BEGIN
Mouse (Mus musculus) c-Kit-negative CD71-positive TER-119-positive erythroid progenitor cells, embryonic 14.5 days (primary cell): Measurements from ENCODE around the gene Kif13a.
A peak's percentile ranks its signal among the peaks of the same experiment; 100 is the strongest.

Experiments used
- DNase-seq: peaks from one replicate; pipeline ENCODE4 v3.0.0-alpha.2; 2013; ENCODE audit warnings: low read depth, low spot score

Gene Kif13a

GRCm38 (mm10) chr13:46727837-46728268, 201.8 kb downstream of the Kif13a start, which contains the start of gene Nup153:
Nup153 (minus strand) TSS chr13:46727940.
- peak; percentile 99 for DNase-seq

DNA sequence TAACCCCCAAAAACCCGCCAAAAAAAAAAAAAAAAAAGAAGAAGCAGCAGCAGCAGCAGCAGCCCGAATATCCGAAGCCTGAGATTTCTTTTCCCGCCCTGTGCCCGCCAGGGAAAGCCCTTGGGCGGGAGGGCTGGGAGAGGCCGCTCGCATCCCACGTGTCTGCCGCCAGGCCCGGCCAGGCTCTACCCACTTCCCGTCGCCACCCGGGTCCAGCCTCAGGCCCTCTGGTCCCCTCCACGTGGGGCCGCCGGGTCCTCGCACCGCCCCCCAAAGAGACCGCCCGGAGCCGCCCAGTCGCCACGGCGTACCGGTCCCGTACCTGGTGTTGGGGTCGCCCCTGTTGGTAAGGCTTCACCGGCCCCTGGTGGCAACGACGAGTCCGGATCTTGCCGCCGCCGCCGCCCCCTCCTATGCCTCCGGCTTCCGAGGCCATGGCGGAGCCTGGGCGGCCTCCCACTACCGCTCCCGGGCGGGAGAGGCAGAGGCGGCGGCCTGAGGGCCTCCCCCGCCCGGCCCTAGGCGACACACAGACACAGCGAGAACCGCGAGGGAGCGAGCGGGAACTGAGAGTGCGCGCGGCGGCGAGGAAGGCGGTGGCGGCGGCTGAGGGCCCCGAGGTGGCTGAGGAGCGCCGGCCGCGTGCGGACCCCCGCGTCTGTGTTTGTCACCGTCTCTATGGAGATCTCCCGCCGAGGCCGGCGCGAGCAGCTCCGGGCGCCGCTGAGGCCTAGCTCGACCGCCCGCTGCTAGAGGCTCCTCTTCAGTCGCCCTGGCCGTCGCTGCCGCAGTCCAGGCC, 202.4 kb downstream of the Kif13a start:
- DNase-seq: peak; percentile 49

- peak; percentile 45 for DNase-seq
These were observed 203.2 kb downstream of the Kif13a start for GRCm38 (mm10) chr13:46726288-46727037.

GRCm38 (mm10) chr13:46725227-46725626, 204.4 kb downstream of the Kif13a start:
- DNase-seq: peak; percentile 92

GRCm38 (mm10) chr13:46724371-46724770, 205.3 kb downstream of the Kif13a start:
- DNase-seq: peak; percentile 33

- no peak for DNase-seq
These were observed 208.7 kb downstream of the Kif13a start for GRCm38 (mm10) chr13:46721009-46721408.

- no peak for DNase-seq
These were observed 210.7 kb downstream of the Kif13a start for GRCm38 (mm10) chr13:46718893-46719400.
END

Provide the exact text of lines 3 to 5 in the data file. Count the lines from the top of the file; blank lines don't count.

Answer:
Experiments used
- DNase-seq: peaks from one replicate; pipeline ENCODE4 v3.0.0-alpha.2; 2013; ENCODE audit warnings: low read depth, low spot score

Gene Kif13a